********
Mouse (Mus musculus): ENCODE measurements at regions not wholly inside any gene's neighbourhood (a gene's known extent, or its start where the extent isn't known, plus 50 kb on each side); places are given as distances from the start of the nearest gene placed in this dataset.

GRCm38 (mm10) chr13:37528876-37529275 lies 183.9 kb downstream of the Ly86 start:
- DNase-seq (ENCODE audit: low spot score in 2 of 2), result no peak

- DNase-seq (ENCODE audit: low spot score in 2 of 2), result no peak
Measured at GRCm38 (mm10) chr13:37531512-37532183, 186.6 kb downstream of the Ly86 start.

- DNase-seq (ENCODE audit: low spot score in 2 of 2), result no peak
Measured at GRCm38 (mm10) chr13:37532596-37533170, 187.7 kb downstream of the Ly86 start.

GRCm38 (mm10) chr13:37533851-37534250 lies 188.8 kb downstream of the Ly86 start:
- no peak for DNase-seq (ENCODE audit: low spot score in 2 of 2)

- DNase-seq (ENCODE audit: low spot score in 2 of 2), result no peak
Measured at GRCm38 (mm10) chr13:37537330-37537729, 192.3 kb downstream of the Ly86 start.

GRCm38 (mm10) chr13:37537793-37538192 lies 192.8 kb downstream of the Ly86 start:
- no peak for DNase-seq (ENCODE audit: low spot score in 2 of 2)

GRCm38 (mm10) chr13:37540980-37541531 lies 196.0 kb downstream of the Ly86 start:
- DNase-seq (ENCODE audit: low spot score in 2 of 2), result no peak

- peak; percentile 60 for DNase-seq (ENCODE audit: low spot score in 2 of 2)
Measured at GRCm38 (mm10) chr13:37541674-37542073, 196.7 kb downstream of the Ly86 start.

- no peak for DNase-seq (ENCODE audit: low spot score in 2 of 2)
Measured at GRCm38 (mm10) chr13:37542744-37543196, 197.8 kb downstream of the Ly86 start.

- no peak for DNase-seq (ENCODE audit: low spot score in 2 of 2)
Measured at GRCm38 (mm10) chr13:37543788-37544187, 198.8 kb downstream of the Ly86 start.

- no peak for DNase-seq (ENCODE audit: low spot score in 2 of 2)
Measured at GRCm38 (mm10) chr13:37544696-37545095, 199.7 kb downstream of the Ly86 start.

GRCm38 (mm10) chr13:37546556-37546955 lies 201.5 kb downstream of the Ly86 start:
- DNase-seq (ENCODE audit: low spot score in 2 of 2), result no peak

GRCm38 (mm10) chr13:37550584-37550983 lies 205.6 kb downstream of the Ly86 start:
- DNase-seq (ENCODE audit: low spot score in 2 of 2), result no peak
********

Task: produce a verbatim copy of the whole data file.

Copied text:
Mouse (Mus musculus): ENCODE measurements at regions not wholly inside any gene's neighbourhood (a gene's known extent, or its start where the extent isn't known, plus 50 kb on each side); places are given as distances from the start of the nearest gene placed in this dataset.

GRCm38 (mm10) chr13:37528876-37529275 lies 183.9 kb downstream of the Ly86 start:
- DNase-seq (ENCODE audit: low spot score in 2 of 2), result no peak

- DNase-seq (ENCODE audit: low spot score in 2 of 2), result no peak
Measured at GRCm38 (mm10) chr13:37531512-37532183, 186.6 kb downstream of the Ly86 start.

- DNase-seq (ENCODE audit: low spot score in 2 of 2), result no peak
Measured at GRCm38 (mm10) chr13:37532596-37533170, 187.7 kb downstream of the Ly86 start.

GRCm38 (mm10) chr13:37533851-37534250 lies 188.8 kb downstream of the Ly86 start:
- no peak for DNase-seq (ENCODE audit: low spot score in 2 of 2)

- DNase-seq (ENCODE audit: low spot score in 2 of 2), result no peak
Measured at GRCm38 (mm10) chr13:37537330-37537729, 192.3 kb downstream of the Ly86 start.

GRCm38 (mm10) chr13:37537793-37538192 lies 192.8 kb downstream of the Ly86 start:
- no peak for DNase-seq (ENCODE audit: low spot score in 2 of 2)

GRCm38 (mm10) chr13:37540980-37541531 lies 196.0 kb downstream of the Ly86 start:
- DNase-seq (ENCODE audit: low spot score in 2 of 2), result no peak

- peak; percentile 60 for DNase-seq (ENCODE audit: low spot score in 2 of 2)
Measured at GRCm38 (mm10) chr13:37541674-37542073, 196.7 kb downstream of the Ly86 start.

- no peak for DNase-seq (ENCODE audit: low spot score in 2 of 2)
Measured at GRCm38 (mm10) chr13:37542744-37543196, 197.8 kb downstream of the Ly86 start.

- no peak for DNase-seq (ENCODE audit: low spot score in 2 of 2)
Measured at GRCm38 (mm10) chr13:37543788-37544187, 198.8 kb downstream of the Ly86 start.

- no peak for DNase-seq (ENCODE audit: low spot score in 2 of 2)
Measured at GRCm38 (mm10) chr13:37544696-37545095, 199.7 kb downstream of the Ly86 start.

GRCm38 (mm10) chr13:37546556-37546955 lies 201.5 kb downstream of the Ly86 start:
- DNase-seq (ENCODE audit: low spot score in 2 of 2), result no peak

GRCm38 (mm10) chr13:37550584-37550983 lies 205.6 kb downstream of the Ly86 start:
- DNase-seq (ENCODE audit: low spot score in 2 of 2), result no peak